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Car Seat Headrest is definitely more based in indie rock with its lyrics and delivery; however, the charm of lo-fi bleeds through each track. If you want to listen to charming tracks that involve topics like introspection, confidence, love, denial and self-acceptance, Car Seat Headrest is a must-listen.

Recommended tracks: “Beach Life-In-Death,” “Bodys,” “Maud Gone,” “Plane Crash Blues (I Can’t Play the Piano),” “Nervous Young Inhumans,” “Sober to Death.”

5. Neutral Milk Hotel

Neutral Milk Hotel did not have a long tenure as a band, as they only released two studio albums. However, even with only two albums, they left a lasting impact on the lo-fi genre as a whole.

Sonically, their sound is very recognizable, with Jeff Mangum providing his very distinct vocals along with his acoustic guitar playing. This blended with the rest of the band’s loud and very powerful background instrumentation makes for an incredible listening experience. The lyrics of each song are packed with body and provide a great storytelling experience. Neutral Milk Hotel is not a band you should pass up. They are an absolute necessary listen for any music fan.

Recommended tracks: “In the Aeroplane Over the Sea,” “Holland, 1945,” “Communist Daughter,” “Two-Headed Boy Pt. 2,” “Ghost,” “Naomi.”

Check out RMCollegian on Spotify to find our lo-fi rock playlist.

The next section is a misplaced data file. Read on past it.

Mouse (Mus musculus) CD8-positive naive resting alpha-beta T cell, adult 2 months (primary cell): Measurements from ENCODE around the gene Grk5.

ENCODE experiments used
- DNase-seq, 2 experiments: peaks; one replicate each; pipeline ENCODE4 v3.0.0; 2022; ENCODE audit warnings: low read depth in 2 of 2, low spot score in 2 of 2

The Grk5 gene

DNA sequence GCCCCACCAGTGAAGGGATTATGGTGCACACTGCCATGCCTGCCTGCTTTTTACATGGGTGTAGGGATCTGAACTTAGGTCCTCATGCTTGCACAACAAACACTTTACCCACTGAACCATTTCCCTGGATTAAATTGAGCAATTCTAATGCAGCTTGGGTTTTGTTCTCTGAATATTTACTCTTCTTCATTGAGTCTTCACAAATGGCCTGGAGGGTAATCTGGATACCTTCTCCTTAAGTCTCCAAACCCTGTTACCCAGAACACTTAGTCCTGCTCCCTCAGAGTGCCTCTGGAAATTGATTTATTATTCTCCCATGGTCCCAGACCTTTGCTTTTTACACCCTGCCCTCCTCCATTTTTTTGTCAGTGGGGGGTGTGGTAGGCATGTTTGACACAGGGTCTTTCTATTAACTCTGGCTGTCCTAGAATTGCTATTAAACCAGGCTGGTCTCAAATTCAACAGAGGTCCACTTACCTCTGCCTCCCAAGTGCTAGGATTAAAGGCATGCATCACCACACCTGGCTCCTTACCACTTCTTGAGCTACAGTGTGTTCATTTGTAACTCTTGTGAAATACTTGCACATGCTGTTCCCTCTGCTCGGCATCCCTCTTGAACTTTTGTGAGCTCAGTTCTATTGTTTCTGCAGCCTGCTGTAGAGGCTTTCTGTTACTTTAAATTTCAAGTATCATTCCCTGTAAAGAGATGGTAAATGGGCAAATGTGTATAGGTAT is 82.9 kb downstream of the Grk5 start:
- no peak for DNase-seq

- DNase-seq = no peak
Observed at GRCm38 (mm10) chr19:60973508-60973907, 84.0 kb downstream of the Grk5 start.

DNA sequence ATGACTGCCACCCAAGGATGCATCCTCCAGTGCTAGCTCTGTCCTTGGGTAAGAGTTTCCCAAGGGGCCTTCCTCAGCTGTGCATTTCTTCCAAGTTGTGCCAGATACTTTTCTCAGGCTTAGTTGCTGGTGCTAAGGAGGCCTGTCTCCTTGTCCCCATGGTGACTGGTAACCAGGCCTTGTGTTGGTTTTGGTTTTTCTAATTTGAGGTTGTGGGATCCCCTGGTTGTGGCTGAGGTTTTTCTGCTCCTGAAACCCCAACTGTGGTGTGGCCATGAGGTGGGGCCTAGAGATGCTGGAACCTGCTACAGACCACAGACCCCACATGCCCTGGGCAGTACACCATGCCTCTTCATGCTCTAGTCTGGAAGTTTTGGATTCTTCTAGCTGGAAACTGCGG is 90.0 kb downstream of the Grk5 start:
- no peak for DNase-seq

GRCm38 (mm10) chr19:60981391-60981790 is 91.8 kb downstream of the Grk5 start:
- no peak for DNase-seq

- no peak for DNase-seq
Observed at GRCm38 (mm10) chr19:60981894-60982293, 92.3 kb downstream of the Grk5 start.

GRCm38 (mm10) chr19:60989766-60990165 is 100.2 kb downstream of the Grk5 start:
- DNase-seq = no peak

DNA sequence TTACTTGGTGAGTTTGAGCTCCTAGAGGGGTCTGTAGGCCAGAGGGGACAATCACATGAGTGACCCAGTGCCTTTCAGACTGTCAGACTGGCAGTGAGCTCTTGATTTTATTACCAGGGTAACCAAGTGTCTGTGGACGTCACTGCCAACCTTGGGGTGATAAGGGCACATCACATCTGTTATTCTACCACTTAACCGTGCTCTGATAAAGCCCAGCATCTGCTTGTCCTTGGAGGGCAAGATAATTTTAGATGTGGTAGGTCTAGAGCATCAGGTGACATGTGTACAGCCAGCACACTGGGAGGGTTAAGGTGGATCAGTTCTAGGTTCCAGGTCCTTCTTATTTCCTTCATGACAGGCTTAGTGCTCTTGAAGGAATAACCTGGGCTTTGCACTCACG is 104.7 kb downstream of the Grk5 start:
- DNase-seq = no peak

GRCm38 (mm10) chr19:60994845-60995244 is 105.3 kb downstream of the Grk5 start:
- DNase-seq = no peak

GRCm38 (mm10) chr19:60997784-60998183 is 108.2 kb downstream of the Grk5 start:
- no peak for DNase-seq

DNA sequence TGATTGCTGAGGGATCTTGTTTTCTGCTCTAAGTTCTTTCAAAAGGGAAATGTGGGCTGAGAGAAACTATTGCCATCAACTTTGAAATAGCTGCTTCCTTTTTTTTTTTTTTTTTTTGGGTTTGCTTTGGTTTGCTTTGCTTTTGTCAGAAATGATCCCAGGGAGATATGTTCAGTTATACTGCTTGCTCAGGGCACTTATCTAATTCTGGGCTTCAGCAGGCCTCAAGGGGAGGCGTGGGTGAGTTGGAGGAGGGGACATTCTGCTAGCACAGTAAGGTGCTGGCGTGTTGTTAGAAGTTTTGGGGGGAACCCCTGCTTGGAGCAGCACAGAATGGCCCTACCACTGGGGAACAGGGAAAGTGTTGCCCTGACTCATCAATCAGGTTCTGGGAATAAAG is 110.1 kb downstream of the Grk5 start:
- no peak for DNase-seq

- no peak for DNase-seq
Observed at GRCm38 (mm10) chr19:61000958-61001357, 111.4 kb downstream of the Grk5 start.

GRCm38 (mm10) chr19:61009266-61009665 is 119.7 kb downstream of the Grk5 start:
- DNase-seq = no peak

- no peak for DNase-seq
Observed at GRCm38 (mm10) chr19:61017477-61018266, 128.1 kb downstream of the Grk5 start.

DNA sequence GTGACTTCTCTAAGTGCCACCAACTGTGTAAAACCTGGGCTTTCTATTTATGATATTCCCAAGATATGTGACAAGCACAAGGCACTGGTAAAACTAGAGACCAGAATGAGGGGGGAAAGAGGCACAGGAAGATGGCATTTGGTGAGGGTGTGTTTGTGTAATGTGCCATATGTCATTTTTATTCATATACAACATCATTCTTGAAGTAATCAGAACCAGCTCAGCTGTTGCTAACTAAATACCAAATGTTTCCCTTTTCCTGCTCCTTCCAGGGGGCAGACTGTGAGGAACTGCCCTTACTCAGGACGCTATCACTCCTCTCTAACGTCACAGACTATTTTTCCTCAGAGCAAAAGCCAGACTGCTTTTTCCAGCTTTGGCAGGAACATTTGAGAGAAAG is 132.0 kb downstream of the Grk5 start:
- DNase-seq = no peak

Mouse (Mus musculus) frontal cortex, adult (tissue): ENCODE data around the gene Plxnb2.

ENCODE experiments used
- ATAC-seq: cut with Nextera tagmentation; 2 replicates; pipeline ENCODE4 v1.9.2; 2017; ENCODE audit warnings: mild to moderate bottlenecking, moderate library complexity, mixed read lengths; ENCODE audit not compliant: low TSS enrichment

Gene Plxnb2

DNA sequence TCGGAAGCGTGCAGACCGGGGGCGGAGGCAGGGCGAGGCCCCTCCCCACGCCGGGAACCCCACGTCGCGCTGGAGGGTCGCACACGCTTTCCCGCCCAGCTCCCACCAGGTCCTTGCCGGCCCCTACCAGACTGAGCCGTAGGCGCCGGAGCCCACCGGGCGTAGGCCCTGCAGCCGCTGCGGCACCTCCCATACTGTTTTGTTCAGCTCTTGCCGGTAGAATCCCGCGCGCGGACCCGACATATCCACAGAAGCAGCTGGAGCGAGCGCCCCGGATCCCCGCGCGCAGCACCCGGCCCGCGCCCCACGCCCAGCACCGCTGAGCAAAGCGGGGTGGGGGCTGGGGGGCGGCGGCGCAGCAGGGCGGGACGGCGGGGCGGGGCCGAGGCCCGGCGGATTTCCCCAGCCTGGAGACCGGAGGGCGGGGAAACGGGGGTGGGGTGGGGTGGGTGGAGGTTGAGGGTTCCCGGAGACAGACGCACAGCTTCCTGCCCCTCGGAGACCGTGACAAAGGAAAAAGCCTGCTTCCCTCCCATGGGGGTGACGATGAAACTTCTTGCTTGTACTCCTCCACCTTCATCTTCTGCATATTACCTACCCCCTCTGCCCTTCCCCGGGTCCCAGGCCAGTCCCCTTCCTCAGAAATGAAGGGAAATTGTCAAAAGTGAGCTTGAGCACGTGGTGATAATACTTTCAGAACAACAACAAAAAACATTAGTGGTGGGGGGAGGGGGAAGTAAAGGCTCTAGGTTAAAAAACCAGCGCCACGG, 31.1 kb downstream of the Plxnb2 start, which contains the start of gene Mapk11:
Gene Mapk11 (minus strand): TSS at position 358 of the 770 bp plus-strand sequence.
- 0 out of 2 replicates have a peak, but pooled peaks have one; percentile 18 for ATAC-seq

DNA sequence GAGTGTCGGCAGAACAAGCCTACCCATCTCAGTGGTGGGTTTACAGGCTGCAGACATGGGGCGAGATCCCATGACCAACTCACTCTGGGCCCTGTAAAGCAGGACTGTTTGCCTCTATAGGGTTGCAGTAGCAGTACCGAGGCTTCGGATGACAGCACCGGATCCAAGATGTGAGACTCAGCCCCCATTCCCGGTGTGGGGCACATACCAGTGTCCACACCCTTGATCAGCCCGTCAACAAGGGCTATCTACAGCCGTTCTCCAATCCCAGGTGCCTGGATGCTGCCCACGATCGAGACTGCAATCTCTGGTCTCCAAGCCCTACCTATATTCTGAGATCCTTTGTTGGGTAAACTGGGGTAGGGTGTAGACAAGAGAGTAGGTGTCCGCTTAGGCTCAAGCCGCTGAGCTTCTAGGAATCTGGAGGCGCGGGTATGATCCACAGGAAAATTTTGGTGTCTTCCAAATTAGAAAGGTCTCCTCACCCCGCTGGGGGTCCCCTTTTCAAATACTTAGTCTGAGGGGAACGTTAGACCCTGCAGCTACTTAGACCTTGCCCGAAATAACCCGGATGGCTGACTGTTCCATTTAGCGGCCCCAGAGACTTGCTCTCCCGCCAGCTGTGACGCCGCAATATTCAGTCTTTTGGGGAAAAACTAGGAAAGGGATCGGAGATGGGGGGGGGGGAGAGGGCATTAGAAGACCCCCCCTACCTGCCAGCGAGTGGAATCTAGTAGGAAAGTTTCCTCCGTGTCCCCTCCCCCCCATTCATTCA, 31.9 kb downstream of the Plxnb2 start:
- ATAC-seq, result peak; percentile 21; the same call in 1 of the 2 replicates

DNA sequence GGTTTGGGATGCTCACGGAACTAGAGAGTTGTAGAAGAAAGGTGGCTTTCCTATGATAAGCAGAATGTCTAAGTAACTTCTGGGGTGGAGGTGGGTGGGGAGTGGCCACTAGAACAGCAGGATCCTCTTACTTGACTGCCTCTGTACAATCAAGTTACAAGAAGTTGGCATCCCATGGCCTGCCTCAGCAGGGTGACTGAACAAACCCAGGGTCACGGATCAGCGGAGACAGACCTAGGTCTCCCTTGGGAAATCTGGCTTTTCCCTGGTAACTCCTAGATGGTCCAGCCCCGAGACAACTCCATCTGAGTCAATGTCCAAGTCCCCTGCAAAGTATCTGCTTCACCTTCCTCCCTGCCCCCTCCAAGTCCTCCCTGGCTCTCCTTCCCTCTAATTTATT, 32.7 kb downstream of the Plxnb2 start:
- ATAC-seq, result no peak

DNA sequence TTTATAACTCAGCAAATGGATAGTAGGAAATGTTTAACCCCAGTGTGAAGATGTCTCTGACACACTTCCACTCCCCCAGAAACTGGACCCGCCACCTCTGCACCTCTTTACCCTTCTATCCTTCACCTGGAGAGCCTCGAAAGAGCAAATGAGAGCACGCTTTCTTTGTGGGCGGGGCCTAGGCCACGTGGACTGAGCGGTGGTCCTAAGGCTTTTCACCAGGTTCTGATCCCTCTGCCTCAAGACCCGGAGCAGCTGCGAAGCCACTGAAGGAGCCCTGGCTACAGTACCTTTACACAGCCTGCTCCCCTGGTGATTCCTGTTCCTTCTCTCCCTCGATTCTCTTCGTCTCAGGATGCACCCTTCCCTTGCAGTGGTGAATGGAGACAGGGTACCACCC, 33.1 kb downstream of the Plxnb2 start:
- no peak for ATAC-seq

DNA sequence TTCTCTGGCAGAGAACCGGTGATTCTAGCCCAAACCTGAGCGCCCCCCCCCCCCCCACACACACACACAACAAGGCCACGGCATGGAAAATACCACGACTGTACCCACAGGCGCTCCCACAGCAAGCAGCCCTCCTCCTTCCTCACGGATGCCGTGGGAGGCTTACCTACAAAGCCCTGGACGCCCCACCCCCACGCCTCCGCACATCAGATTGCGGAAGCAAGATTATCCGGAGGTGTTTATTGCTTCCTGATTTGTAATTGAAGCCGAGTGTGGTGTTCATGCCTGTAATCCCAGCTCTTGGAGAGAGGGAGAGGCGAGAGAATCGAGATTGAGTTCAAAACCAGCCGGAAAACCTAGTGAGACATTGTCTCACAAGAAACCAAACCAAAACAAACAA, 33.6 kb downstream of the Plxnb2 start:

Reach Christian Arndt at entertainment@collegian.com or on Twitter @CSUCollegian.

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About the Contributor
Christian Arndt
Christian Arndt, Life & Culture Editor
Christian Arndt is this year's editor for the life and culture desk at The Collegian. Arndt joined The Collegian in the winter of 2023, when he started as an arts and entertainment writer, primarily focusing on movie reviews, local art installations and music-curated lists. Arndt is the second life and culture editor and is proud to step into this position. He is focusing on providing the best local coverage in the Fort Collins area with a focus on unique business profiles, important cultural events and fun local happenings. Arndt comes from Silverthorne, Colorado, and came to Colorado State University in the fall of 2021. He is a third-year and is majoring in journalism and media communication with a minor in English. He found his passion for writing during his English classes in high school, and eventually with the style he chose to pursue, he ended up finding a passion within journalism. Because he had no prior experience with journalism, he was adamant to join The Collegian and build up his experience and reputation there. Aside from writing for the paper, you can find him at the cinema, watching basketball, playing video games with friends, walking his adorable dog Penny Lane, snowboarding and listening to plenty of music. Arndt finds his role as an editor thrilling and looks forward to providing the utmost care and consistency with the content that comes out for the life and culture desk.